On leaving Rugby, Arthur Ransome went on to study science at the Yorkshire College but by then his burning ambition was to be a writer and in 1902, after less than a year at the College, he managed to get a job with a London publisher and moved south. His career in publishing lasted only 18 months, after which he started to earn a living by writing articles for literary magazines. All this time he was reading as many books as he could find. In 1903 Ransome revisited Coniston, where he met the artist and writer W G Collingwood, whom Ransome remembered as author of Thorstein of the Mere, which he had read as a child. Collingwood was to be a huge influence on Ransome, and the Collingwood family more or less adopted him. In 1904 Ransome published his first book, a collection of essays called The Souls of the Streets, followed in 1905 by another collection, The Stone Lady, neither of which was well received. Other books followed and were similarly unsuccessful, with the exception of Bohemia in London, published in 1907 and generally regarded as Ransome’s first ‘real book’.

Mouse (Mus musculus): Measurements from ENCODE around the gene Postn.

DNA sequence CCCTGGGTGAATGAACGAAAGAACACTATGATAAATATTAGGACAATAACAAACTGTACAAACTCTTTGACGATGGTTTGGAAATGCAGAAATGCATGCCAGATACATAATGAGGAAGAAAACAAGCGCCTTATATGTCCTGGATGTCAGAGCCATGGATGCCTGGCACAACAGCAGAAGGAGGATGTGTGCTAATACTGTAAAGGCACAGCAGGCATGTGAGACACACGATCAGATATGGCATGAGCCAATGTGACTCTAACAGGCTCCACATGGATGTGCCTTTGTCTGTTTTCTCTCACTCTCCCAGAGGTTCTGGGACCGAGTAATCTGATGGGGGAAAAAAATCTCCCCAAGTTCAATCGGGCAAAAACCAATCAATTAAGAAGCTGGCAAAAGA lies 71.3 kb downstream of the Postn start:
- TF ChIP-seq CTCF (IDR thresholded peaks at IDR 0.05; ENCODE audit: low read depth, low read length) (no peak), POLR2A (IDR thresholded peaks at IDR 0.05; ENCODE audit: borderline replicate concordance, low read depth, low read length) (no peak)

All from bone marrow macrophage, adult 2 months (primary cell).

In 1908 Ransome met Ivy Constance Walker and immediately fell in love with her. They married in March 1909, but the union was never to be a happy one. The couple set up home in Hampshire, near Petersfield, where Ransome completed his new book History of Story-Telling, which was better received. In May 1910 Ivy gave birth to a daughter, Tabitha. More books followed, including commissioned studies of Edgar Allan Poe (1910) and Oscar Wilde (1912). The book on Wilde instigated an unsuccessful action for libel by Lord Alfred Douglas against Arthur Ransome and his publishers, the case being heard in the High Court in April 1913.